IPP Director Per Helander receives the Alfvén Prize
Every year, the European Physical Society (EPS) honours researchers for outstanding achievements in the field of plasma physics with the Hannes Alfvén Prize. Prof Dr Per Helander from the Max Planck Institute for Plasma Physics (IPP) is one of the two laureates for 2024.
Per Helander has headed the Stellarator Theory department at the IPP in Greifswald since 2006 and holds the Chair of Theoretical Plasma Physics at the University of Greifswald. The EPS is awarding him the Hannes Alfvén Prize together with his colleague Prof Dr Tünde Fülöp. Prof Helander and Prof Fülöp have made fundamental contributions to plasma theory, writes the EPS in its tribute to the award winners.
The two Swedish researchers have known each other since their time at Chalmers University of Technology in Sweden, where Prof Fülöp still works today. Both are theoretical physicists and also published joint papers during this time. However, while Prof. Helander increasingly focused on stellarators, Prof. Fülöp specialised in the second concept for realising fusion power plants with magnetic confinement - the tokamak. "I tried in vain to get Tünde excited about stellarators," jokes Prof Helander today.
Calculations that explain the success of Wendelstein 7-X
He himself carried out calculations that provided valuable insights into the operation of stellarators such as Wendelstein 7-X at the IPP in Greifswald. Prof Helander investigated how the geometry of the magnetic fields affects the properties of the enclosed plasma. He focussed in particular on the biggest problem in plasma physics - turbulence. It leads to undesirable energy losses in the plasma. However, if this can be brought under control, smaller and more cost-effective devices could be built.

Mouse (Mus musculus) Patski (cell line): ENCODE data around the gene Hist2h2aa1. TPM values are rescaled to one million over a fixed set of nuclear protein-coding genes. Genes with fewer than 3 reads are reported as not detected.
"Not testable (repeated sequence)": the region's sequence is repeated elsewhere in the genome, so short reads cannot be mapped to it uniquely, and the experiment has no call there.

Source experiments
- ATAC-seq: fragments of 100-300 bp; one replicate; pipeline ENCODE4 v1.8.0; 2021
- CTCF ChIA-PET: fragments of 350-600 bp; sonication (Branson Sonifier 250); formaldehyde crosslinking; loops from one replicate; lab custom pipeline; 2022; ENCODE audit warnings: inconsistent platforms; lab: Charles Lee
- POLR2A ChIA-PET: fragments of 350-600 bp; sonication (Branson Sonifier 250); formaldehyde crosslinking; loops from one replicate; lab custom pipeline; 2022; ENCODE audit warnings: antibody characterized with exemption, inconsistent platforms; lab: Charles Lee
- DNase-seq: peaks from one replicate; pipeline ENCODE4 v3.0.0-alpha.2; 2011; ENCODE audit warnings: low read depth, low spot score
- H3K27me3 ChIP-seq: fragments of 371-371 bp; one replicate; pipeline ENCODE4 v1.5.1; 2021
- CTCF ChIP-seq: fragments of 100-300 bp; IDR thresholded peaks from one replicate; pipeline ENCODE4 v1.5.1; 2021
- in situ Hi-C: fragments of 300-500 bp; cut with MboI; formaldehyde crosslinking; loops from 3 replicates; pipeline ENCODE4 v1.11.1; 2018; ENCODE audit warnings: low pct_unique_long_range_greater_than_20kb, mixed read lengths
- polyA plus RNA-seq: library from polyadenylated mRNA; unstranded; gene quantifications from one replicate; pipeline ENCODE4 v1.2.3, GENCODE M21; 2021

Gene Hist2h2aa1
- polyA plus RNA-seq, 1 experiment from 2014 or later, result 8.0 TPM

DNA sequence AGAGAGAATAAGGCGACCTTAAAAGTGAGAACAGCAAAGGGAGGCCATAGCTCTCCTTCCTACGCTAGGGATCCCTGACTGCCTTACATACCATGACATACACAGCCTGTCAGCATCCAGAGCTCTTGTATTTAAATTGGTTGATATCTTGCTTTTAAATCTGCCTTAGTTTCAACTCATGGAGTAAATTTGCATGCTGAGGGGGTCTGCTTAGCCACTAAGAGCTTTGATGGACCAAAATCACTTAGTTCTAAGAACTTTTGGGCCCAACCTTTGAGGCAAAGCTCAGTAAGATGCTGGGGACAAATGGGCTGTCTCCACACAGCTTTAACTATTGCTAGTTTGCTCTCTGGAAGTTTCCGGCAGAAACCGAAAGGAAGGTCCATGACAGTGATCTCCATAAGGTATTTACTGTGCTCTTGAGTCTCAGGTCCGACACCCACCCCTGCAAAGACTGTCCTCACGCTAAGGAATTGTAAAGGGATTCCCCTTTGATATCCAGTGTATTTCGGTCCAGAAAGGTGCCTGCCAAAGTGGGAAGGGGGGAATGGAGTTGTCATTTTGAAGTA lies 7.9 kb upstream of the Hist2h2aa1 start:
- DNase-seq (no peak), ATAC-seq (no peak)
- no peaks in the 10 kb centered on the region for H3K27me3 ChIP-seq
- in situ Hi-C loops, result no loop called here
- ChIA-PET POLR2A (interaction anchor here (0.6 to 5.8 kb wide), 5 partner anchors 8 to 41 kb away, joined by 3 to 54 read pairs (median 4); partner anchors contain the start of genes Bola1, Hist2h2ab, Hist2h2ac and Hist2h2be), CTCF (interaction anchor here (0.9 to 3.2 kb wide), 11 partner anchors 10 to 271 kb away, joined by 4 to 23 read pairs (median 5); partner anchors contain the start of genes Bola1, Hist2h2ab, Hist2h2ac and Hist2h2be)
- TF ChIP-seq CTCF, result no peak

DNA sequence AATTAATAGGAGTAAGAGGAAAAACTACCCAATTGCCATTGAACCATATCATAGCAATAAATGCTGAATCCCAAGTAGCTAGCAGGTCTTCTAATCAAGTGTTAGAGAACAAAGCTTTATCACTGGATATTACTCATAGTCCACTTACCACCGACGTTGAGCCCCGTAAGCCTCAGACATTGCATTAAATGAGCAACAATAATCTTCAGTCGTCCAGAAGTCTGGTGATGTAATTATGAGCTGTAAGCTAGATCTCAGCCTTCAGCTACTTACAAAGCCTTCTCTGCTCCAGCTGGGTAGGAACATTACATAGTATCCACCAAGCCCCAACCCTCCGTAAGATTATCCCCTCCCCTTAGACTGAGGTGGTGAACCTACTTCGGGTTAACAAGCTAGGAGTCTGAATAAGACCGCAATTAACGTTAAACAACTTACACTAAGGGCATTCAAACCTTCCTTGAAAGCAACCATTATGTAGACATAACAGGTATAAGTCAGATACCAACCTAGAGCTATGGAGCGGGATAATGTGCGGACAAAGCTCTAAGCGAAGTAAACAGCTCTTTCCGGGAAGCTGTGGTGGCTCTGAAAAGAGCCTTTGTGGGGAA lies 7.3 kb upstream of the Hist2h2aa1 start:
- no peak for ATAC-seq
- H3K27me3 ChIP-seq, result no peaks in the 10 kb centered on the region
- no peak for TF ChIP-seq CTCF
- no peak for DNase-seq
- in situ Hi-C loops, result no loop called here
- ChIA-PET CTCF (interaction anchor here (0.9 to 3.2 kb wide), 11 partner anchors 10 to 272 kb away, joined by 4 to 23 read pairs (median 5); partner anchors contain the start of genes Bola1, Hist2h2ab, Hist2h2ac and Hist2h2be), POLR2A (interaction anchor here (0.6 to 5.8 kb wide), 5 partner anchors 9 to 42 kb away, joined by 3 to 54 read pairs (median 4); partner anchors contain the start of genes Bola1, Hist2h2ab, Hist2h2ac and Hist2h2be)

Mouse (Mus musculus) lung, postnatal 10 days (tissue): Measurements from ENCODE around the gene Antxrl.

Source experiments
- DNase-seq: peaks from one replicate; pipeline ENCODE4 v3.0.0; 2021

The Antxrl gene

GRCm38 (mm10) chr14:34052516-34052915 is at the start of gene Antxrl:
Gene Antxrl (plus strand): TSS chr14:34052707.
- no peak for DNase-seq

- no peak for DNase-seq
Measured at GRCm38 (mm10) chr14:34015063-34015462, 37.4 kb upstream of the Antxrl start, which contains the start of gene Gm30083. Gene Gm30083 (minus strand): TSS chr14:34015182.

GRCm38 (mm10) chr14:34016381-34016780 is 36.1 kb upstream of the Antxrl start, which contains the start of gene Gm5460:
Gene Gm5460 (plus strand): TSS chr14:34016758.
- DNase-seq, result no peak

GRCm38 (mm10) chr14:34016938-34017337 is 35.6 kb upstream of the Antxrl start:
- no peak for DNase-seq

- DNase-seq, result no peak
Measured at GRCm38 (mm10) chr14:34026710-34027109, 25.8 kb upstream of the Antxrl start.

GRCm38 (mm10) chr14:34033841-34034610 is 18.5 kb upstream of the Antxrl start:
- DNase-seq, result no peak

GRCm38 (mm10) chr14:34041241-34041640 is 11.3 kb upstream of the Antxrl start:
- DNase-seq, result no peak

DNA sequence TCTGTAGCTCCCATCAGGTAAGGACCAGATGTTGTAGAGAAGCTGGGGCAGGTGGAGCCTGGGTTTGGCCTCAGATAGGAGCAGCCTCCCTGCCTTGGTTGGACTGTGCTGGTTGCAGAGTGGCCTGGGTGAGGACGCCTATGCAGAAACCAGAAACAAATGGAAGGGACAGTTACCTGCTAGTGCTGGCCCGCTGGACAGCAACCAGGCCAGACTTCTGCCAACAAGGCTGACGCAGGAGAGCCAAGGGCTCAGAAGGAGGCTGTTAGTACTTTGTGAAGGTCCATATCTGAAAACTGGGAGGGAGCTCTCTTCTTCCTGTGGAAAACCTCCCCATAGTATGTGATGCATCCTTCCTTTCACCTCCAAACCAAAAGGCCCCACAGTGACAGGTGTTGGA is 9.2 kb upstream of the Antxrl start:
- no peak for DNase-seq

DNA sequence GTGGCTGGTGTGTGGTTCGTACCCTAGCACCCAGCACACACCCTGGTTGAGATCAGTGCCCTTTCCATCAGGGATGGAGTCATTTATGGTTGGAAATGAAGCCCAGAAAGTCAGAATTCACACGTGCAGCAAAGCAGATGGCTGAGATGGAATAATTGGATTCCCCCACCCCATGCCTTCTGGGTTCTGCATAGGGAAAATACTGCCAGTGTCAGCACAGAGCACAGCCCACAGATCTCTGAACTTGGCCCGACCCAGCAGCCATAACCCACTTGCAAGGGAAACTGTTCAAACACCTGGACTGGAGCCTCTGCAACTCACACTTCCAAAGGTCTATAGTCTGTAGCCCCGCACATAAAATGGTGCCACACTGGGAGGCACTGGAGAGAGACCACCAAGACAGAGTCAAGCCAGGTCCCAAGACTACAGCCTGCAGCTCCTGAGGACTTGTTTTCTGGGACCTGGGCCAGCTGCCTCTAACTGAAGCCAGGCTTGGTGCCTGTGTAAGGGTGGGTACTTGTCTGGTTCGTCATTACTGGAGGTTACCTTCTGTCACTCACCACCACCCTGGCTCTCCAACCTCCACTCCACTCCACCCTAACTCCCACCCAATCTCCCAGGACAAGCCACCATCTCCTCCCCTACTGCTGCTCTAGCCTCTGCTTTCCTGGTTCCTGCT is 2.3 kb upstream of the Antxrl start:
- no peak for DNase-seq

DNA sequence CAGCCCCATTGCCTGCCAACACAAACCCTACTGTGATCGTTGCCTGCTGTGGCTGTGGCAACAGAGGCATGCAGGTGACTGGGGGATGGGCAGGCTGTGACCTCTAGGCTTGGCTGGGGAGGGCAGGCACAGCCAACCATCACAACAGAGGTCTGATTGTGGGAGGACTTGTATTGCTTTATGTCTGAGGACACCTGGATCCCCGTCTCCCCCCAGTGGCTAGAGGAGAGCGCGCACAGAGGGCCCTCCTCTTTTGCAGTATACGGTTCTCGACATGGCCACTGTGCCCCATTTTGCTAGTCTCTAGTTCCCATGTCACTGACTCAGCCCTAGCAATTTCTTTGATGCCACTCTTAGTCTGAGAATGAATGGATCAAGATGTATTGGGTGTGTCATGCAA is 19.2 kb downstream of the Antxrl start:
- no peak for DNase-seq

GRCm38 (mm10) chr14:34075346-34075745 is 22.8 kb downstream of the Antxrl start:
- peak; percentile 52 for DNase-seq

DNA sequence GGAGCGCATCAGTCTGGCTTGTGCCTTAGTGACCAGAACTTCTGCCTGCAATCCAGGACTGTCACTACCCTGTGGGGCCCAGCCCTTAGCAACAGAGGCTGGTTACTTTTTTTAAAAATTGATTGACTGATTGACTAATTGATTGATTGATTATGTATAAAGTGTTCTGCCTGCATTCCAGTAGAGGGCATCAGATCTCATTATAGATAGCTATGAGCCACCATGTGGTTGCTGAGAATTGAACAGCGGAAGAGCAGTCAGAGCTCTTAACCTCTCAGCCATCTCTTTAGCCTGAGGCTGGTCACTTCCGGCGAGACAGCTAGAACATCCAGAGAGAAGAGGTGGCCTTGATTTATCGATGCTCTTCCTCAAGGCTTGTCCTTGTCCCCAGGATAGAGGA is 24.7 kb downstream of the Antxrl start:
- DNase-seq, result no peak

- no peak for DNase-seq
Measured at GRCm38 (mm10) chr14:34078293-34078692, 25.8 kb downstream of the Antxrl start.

Prof Helander and his collaborators predicted that one of the most important instability phenomena will disappear if steep density profiles can be generated in the plasma if the magnetic field possesses certain properties. This effect is probably one reason for record plasma performance achieved in Wendelstein 7-X in recent years. The necessary density profiles are generated there by injecting hydrogen pellets.
The most important tools: pen and paper
Prof Helander gains physical insights primarily by analytical means: "My most important tools have always been pen and paper," he says. In his early days he sometimes wrote simple computer codes to tackle physical problems numerically. "Both methods are of great value," explains Prof Helander. "Most problems can only be solved numerically, but I find that analytical methods can lead to a deeper understanding of phenomena." In his IPP department in Greifswald, the two methods are closely interlinked. Stellarator optimisation only works by carrying out complex calculations on supercomputers. "But analytic considerations show in which direction we should steer the calculations so that they deliver the desired result."
He cooperates with start-ups, but sees himself primarily as a natural scientist
Calculations of this kind are essential in order to develop commercial fusion power plants from today's stellarator experiments. This is why Prof Helander and his department are also important partners for start-up companies that want to follow this path. He himself is always driven by the desire to get to the bottom of things: "I am a natural scientist. I want us to be able to simulate plasmas in the computer but also to understand them with our human brains.”
The EPS will award the Alfvén Prize at its 50th Conference on Plasma Physics on 8 July 2024 in Salamanca, Spain. The prize is endowed with a total of 5000 euros.
Announcement from EPS: http://plasma.ciemat.es/eps/